The production was about 62,318 MWh/y during the latest 12 months. The electricity supply to utilities is about 6,000,000 MWh/y, i.e., PV solar grew to about 1.04% of the supply to utilities since 2010.

 

The “Excess payment” is about $11,565,987 for just the PV Solar projects, based on the NE annual average midday wholesale price of 6.0 c/kWh.

 

The 24.56 c/kWh is about 3 - 4 times NE annual average midday wholesale prices. Clearly the excess payments were rapidly increasing from year to year, as more SO projects were built. See table 6.

 

Table 6

Type

Production

Capacity

Price

Paid to owner

 

 

MWh/y

kW

c/kWh

$/y

Advanced Transit

Solar

41

32

30.00

12,300

Barton Solar Farm

Solar

2,401

1890

27.10

650,671

Bobbin Mill

Solar

64

50

24.00

15,360

Bridport West Solar Farm

Solar

2,540

2000

27.10

688,340

Butternut Farm Solar

Solar

131

103

24.00

31,440

Champlain Valley Solar Farm

Solar

2,794

2000

14.41

402,615

Charlotte Solar

Solar

2,540

2000

24.00

609,600

Chester Solar

Solar

2,540

2000

24.00

609,600

Claire Solar

Solar

2,794

2200

27.10

757,174

Clarendon Solar

Solar

2,540

2000

24.00

609,600

Clarke Solar Center, LLC

Solar

1,016

800

27.10

275,336

Coventry Solar

Solar

2,794

2200

27.10

757,174

Cross Pollination One

Solar

2,540

2000

30.00

762,000

Ferrisburgh Solar Farm

Solar

1,330

1047

30.00

399,000

IRA Rentals Solar

Solar

47

37

27.10

12,737

Kingsbury Solar

Solar

61

48

24.00

14,640

Leunig's Building

Solar

33

26

30.00

9,900

Limerick Solar

Solar

2,751

2166

27.10

745,521

Northshire

Solar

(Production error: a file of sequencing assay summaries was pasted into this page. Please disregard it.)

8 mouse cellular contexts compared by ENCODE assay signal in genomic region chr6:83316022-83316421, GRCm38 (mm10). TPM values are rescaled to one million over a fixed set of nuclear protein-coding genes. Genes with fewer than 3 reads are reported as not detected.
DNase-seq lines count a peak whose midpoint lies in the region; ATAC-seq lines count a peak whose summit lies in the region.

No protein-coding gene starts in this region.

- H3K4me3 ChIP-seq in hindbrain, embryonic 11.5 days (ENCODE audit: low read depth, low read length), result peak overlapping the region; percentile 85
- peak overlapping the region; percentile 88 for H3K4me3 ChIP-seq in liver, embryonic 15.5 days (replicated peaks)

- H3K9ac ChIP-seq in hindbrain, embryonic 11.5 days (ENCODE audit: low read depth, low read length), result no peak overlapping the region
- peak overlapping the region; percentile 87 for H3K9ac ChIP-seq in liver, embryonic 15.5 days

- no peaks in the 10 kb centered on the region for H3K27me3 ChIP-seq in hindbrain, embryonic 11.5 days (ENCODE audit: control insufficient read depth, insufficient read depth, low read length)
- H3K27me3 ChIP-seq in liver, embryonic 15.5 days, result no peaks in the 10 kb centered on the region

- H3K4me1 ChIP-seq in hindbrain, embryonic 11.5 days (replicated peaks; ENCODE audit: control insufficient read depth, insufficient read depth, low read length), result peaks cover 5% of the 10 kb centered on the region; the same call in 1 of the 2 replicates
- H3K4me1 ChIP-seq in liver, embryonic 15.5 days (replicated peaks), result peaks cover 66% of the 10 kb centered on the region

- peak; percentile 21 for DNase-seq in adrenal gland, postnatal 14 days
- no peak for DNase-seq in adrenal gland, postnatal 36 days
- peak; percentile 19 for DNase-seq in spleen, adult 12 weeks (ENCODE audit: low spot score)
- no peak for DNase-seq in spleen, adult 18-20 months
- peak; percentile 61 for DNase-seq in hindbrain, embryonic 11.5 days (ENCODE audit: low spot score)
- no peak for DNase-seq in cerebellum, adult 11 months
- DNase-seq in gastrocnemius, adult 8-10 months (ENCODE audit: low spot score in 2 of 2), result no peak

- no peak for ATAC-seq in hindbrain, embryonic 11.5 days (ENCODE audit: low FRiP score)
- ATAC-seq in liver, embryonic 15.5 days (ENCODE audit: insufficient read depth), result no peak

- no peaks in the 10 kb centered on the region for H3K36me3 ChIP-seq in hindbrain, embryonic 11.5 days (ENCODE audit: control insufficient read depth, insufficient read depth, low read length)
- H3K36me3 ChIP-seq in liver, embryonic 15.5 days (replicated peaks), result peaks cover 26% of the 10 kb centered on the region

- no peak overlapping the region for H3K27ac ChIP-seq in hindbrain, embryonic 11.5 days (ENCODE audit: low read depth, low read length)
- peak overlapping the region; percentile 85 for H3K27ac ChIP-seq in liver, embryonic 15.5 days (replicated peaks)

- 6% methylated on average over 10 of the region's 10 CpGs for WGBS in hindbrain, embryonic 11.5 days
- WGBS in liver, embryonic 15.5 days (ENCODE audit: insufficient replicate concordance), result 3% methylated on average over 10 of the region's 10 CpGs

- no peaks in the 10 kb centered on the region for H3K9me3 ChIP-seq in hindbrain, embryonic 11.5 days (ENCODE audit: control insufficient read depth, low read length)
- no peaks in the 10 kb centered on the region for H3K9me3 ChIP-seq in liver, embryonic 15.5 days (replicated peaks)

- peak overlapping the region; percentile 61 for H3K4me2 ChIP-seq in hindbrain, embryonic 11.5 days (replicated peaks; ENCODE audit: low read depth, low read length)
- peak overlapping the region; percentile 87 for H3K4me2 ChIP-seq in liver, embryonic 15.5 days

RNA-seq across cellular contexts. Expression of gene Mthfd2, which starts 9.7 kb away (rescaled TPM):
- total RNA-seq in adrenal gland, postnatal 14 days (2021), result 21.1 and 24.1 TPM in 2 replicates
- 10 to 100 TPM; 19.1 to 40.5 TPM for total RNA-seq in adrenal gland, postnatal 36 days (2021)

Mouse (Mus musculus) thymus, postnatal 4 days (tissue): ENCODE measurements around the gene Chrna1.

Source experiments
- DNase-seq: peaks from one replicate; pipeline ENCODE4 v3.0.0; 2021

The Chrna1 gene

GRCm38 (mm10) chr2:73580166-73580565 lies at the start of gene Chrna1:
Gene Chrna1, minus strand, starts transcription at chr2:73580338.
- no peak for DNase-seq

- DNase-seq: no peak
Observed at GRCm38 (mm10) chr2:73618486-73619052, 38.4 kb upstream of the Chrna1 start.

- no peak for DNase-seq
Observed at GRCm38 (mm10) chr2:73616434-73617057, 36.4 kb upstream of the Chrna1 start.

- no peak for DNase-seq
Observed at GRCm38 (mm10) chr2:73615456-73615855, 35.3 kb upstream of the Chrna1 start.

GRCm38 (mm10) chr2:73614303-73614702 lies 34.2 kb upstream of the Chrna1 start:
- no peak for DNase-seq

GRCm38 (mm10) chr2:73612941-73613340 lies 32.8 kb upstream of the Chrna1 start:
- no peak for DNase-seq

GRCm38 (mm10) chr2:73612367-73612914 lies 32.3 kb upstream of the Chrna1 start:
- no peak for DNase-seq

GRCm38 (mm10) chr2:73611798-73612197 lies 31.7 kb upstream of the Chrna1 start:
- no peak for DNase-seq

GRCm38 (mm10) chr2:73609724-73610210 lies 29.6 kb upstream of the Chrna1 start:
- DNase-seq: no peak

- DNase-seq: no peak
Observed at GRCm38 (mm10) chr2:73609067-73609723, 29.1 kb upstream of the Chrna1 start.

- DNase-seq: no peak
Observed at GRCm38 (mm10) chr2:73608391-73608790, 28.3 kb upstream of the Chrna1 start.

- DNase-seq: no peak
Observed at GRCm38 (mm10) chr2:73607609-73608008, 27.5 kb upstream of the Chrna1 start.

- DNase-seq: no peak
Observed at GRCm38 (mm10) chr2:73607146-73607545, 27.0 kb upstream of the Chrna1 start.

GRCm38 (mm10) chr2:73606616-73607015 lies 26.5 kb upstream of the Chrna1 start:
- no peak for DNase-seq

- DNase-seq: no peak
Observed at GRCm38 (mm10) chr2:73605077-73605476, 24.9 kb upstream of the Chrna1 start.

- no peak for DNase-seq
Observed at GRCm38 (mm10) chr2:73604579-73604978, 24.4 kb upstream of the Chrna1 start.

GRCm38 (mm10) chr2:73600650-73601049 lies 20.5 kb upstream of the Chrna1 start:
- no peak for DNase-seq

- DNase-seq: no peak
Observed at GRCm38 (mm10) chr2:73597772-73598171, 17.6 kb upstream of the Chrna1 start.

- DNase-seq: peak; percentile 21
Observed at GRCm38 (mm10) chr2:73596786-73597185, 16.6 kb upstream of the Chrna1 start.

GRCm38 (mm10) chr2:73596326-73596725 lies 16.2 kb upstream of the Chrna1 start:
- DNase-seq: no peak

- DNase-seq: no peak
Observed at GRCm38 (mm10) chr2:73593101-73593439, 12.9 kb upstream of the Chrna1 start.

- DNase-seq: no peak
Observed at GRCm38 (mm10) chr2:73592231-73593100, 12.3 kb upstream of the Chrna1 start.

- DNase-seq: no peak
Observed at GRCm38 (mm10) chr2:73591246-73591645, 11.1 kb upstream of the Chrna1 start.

20

16

24.00

4,800

Otter Valley Solar

Solar

2,769

2180

13.38

370,492

Pownal Park Solar

Solar

2,794

2200

10.96

306,222

Sheldon Springs Solar

Solar

2,794

2200

24.00

670,560

South Burlington Solar  

Solar

2,802

2206

30.00

840,600

Southern VT Energy Park

Solar

2,540

2000

30.00

762,000

Springfield Solar Alliance

Solar

1,270

1000

27.10

344,170

St. Albans Solar Farm

Solar

2,540

2000

24.00

609,600

Sudbury Solar

Solar

2,540

2000

14.40

365,760

SunGen1 Solar

Solar

2,667

2100

30.00

800,100

Technology Drive Solar

Solar

2,540

2000

27.10

688,340

Whitcomb Farm

Solar

2,794

2200

27.10

757,174

White River Junction 

Solar

2,751

2166

24.00

660,240

Williamstown

Solar

2,540

2000

30.00

762,000

Total

 

62,318

 

24.56

15,305,067

Wholesale cost, midday

 

62,318

 

6.00

3,739,080

Excess payments

 

 

 

 

11,565,987

Supply to Vermont utilities

 

6,000,000

 

 

 

Solar fraction, %

 

1.04

 

 

 

 

Auctioned SO PV Solar Projects: The production of the 4 auctioned PV solar projects (8,380 kW) was about 10,897 MWh during the latest 12 months. The average price paid to multi-millionaires owners of these large systems was about 13.26 c/kWh, about 2.2 times the NE annual average midday wholesale price of about 6.0 c/kWh. See table 7.

 

Owners of the 4 projects could make such low bids, only because the equivalent of about 54% of the turnkey capital cost was ITCs and rapid asset depreciation tax savings during the first 6 years, plus they received high feed-in prices for their production. Without those subsidies, the cost of PV solar in Vermont, and all of NE, would be about 20 c/kWh.